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INDONESIA
IKAT : The Indonesian Journal of Southeast Asian Studies
ISSN : 25806580     EISSN : 25979817     DOI : -
Core Subject : Economy, Education,
The Journal strives to provide new, rigorous and comprehensive knowledge and understanding of Southeast Asia through inter-disciplinary perspectives. Its scopes includes but is not limited to economic welfare, institutional knowledge production, history, political transformations and the social development of information and communication technology in the region. Contributors may focus on an in-depth individual country analysis or on comparing a multi-country case study. Given the mission statement of CESASS, contributors are encouraged to submit empirical, methodological, theoretical, or conceptual articles about Southeast Asia through the eye of social sciences.
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Articles 7 Documents
Search results for , issue " Vol 2, No 2 (2019): January" : 7 Documents clear
Editorial Foreword Giddens, Anthony
IKAT : The Indonesian Journal of Southeast Asian Studies Vol 2, No 2 (2019): January
Publisher : Center for Southeast Asian Social Studies (CESASS)

Show Abstract | Download Original | Original Source | Check in Google Scholar | DOI: 10.22146/ikat.v2i2.42763

Abstract

First of all, to begin with I would like to say how much I support this initiative to promote social science. This special issue of IKAT: the Indonesian Journal of Southeast Asian Studies is originated from the symposium held in September where I delivered my recorded speech through online media in September 4th, 2018. We should highlight that the social science is very crucial to understanding the contemporary world, therefore of core important to the trajectory of any country today. The social sciences were born out of transformation in the 17, 18, 19thcenturies in the west of course), firstly the origin of modern states and origin of politics, then the industrial revolutions, then the origin of economics, and in the 19thcentury, those things becoming more widespread to the world that create Sociology and Anthropology.
Social Science Research in Southeast Asia: the Challenges of Studying Parliamentary Institutions Adiputri, Ratih
IKAT : The Indonesian Journal of Southeast Asian Studies Vol 2, No 2 (2019): January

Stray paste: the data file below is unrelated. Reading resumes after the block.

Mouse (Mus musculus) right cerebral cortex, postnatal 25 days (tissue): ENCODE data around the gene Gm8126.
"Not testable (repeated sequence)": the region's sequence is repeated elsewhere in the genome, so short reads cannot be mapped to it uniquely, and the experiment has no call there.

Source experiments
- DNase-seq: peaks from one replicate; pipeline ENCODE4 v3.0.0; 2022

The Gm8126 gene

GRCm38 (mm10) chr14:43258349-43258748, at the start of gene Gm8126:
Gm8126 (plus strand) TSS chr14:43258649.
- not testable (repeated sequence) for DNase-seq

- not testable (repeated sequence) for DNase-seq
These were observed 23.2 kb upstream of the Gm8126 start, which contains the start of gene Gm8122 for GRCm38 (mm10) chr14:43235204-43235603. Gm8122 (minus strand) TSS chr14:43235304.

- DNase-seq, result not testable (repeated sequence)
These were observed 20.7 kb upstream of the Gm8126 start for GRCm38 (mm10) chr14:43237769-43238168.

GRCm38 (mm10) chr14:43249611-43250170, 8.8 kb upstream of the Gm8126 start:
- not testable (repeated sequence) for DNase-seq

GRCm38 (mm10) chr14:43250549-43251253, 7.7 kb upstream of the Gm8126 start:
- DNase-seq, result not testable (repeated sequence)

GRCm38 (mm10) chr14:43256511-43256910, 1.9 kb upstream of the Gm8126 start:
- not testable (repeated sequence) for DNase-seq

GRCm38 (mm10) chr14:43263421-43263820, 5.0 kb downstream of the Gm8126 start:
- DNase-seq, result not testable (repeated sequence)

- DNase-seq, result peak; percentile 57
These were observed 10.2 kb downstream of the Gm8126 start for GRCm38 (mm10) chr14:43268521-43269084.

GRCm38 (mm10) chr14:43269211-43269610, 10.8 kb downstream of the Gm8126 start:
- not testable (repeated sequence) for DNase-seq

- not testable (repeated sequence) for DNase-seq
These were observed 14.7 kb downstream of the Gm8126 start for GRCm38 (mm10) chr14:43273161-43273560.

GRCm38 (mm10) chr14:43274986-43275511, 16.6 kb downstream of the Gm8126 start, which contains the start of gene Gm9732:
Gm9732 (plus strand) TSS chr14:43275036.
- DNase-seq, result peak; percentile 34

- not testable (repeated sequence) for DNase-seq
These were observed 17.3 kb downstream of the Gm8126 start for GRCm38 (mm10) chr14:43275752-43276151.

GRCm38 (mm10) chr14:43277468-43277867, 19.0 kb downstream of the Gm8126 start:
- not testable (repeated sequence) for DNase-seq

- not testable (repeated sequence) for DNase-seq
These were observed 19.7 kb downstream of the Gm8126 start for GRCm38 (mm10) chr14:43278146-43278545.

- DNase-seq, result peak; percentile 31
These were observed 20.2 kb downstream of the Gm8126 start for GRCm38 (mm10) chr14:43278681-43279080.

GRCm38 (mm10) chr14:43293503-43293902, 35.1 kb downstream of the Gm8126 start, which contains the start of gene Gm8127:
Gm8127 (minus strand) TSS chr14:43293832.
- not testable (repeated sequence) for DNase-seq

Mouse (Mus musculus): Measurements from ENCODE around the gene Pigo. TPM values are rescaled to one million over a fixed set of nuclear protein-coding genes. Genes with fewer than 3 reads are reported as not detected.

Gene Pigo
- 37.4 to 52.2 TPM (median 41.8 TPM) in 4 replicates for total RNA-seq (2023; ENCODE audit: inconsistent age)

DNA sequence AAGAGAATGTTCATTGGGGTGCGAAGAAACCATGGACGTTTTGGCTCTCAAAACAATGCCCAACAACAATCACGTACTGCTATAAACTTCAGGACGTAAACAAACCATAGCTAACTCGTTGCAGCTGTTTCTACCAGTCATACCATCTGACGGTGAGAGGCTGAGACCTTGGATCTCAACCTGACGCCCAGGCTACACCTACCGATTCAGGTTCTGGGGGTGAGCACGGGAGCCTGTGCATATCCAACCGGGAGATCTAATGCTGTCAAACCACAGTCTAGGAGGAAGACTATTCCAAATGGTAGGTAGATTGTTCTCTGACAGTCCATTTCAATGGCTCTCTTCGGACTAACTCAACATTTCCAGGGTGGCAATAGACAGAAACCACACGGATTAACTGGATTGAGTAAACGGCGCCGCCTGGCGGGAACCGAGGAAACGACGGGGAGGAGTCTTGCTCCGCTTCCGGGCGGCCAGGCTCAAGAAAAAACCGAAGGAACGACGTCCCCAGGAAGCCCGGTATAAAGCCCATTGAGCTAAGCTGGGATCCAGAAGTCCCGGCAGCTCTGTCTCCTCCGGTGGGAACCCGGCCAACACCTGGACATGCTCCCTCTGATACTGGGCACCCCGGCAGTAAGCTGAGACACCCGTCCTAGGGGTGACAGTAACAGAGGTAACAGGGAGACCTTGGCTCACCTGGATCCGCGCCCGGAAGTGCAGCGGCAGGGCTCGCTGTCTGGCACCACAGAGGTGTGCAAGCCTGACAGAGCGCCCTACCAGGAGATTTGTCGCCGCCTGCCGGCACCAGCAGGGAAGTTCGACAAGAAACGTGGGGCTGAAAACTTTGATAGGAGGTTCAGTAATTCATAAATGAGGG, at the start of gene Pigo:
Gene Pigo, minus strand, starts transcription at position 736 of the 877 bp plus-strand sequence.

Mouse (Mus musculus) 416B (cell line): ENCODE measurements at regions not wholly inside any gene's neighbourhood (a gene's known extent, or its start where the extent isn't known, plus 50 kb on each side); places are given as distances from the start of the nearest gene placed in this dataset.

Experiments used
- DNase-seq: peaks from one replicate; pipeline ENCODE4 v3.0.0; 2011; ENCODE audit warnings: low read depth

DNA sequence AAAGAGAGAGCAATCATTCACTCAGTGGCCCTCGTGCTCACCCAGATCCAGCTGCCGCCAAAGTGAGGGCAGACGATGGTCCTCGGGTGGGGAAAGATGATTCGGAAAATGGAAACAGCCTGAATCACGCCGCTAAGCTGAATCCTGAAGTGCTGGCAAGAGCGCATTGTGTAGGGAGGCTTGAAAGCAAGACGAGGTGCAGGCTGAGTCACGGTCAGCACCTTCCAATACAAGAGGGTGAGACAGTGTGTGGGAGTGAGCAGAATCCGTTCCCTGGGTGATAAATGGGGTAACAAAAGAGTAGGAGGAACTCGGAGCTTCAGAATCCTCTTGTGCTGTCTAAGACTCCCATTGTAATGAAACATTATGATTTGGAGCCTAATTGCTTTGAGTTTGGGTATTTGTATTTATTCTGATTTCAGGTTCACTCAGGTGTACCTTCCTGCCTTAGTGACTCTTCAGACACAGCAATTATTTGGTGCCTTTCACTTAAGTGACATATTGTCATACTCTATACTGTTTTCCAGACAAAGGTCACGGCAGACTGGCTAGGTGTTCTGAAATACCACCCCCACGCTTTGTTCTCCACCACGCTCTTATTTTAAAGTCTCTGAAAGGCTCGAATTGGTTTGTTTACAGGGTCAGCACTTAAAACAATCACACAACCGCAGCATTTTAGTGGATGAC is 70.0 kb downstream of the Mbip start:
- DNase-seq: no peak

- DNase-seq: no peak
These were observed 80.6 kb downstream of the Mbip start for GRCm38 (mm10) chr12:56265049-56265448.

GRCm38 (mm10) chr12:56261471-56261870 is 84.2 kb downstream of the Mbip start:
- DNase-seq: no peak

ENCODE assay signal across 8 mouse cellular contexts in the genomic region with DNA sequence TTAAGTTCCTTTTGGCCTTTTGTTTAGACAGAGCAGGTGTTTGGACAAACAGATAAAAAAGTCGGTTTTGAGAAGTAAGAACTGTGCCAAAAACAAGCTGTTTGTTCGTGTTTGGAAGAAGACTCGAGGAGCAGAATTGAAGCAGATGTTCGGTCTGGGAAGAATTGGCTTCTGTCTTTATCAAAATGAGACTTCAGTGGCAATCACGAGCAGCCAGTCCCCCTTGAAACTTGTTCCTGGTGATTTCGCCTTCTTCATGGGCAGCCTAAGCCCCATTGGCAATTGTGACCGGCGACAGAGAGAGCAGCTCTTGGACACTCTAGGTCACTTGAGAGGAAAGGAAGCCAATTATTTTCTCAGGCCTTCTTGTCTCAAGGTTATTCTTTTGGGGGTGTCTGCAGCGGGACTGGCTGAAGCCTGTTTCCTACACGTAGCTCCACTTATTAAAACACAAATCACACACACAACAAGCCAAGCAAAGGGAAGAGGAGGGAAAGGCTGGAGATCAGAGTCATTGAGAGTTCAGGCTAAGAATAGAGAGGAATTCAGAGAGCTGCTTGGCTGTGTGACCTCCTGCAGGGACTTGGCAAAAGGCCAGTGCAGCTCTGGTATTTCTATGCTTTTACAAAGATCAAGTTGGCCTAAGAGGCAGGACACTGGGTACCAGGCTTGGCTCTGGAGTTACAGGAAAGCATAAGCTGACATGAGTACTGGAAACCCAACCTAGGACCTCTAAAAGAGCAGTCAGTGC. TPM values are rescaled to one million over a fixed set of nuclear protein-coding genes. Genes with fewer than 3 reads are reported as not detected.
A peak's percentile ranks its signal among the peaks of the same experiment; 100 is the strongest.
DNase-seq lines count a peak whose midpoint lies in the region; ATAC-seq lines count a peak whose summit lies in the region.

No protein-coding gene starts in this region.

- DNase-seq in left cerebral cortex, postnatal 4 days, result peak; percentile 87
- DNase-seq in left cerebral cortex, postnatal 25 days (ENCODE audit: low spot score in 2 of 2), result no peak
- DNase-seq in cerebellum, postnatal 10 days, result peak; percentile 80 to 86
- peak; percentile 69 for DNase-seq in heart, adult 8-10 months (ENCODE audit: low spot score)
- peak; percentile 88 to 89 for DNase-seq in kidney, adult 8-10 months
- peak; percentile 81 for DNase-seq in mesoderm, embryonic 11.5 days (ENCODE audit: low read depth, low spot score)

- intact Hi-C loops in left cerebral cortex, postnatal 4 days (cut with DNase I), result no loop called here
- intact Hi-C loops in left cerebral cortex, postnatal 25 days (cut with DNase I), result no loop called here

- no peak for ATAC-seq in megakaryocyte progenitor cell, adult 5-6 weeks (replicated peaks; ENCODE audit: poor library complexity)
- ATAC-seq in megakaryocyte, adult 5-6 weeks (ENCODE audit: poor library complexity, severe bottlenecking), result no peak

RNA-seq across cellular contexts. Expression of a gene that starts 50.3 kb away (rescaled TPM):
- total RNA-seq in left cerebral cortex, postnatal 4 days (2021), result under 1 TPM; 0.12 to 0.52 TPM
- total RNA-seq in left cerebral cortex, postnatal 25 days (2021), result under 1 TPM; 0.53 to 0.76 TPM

Publisher : Center for Southeast Asian Social Studies (CESASS)

Show Abstract | Download Original | Original Source | Check in Google Scholar | DOI: 10.22146/ikat.v2i2.40814

Abstract

This paper introduces the challenges of studying parliamentary institutions in Southeast Asia. My focus of research is in three countries’ institutions: national parliaments of Indonesia, Malaysia and Singapore. While in Southeast Asia, it is widely known that studying issues of politics and institutions face challenges – compared to studying culture, for example, this view is arguably no longer valid, however with certainqualification.The comparison of parliamentary tradition between three countries – based on observation of the plenary session - reveals that the effectiveness of parliamentary works is related to parliamentary procedure, and even to the culture of work in the countries. Parliamentary structure, procedure and their political culture matters. Therefore, acknowledging these factors will give rise to more research opportunities, if a researcher plans to study the political institution in other countries in Southeast Asia.
Truth Tampering Through Social Media: Malaysia’s Approach in Fighting Disinformation & Misinformation Mohd Yatid, Moonyati
IKAT : The Indonesian Journal of Southeast Asian Studies Vol 2, No 2 (2019): January
Publisher : Center for Southeast Asian Social Studies (CESASS)

Show Abstract | Download Original | Original Source | Check in Google Scholar | DOI: 10.22146/ikat.v2i2.40482

Abstract

Though poorly defined and highly politicized, the term ‘Fake News’ has beenpopularized by the Trump administration in recent years. Scholars prefer to use terms such as Information Disorder, in particular Disinformation and Misinformation, to discuss this global concern. The dissemination of disinformation and misinformation is not new. However, the penetration of social media and messaging applications today enable such information to spread much faster, deeper and wider. Further, social media and messaging applications have become the public’s source of primary information. These platforms are fast-becoming a birthplace of the manipulation of truth andthe influencing of public opinion. The advancement of technology has alsobeen manipulated to create false information and add to the severity of the problem. The impact of disinformation and misinformation varies: fromfinancial difficulties faced by businesses to influencing the outcome of electionsto physical violence triggered by racial and religious tensions. This paper aims to explore: 1) How information disorder, in particular, disinformation and misinformation, are being disseminated through social media and instantmessaging platforms to influence public opinion; 2)How states respond to disinformation and misinformation; 3) Malaysia’s disinformation andmisinformation landscape and 4) Key areas for Malaysia to improve on, namely enhancing its current legal responses, developing digital literacy, heightening the accountability of social media platforms and strengthening the fact-checking mechanism.
Empowering Social Science Research in the Big-Data Era: Addressing Quantyphobia in IR Researches Mohd Razalli, Farizal
IKAT : The Indonesian Journal of Southeast Asian Studies Vol 2, No 2 (2019): January
Publisher : Center for Southeast Asian Social Studies (CESASS)

Show Abstract | Download Original | Original Source | Check in Google Scholar | DOI: 10.22146/ikat.v2i2.40431

Abstract